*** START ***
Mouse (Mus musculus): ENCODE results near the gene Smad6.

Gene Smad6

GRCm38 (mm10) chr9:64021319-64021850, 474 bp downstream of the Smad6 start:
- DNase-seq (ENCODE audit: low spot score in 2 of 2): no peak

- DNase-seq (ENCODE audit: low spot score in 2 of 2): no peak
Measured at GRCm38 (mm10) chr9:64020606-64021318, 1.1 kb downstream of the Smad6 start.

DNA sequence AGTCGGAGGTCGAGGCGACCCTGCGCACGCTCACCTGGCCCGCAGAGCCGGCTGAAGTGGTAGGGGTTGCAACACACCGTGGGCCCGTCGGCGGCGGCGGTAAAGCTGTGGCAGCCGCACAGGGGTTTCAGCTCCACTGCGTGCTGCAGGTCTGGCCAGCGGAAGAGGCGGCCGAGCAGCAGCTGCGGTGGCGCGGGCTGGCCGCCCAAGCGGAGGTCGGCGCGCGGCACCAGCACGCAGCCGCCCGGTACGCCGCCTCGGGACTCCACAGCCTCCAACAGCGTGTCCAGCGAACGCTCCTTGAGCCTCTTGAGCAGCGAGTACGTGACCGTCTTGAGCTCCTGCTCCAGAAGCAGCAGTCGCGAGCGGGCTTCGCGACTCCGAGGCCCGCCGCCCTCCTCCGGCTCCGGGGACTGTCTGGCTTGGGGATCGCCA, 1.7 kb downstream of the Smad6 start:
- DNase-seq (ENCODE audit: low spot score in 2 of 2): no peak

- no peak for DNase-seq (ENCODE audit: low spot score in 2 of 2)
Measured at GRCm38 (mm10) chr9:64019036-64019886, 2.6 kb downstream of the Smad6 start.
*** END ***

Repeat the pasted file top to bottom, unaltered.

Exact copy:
Mouse (Mus musculus): ENCODE results near the gene Smad6.

Gene Smad6

GRCm38 (mm10) chr9:64021319-64021850, 474 bp downstream of the Smad6 start:
- DNase-seq (ENCODE audit: low spot score in 2 of 2): no peak

- DNase-seq (ENCODE audit: low spot score in 2 of 2): no peak
Measured at GRCm38 (mm10) chr9:64020606-64021318, 1.1 kb downstream of the Smad6 start.

DNA sequence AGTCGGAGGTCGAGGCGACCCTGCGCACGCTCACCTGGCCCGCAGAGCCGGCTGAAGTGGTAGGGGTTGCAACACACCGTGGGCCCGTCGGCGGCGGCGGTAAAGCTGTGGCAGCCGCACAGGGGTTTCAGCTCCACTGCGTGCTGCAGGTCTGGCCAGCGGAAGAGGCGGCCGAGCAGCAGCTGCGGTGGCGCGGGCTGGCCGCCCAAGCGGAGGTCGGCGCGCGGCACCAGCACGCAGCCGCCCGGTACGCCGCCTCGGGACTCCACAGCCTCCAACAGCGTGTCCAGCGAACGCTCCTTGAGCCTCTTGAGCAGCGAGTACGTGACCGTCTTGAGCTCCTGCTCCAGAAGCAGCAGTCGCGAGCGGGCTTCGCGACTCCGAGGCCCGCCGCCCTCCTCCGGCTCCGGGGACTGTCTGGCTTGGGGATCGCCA, 1.7 kb downstream of the Smad6 start:
- DNase-seq (ENCODE audit: low spot score in 2 of 2): no peak

- no peak for DNase-seq (ENCODE audit: low spot score in 2 of 2)
Measured at GRCm38 (mm10) chr9:64019036-64019886, 2.6 kb downstream of the Smad6 start.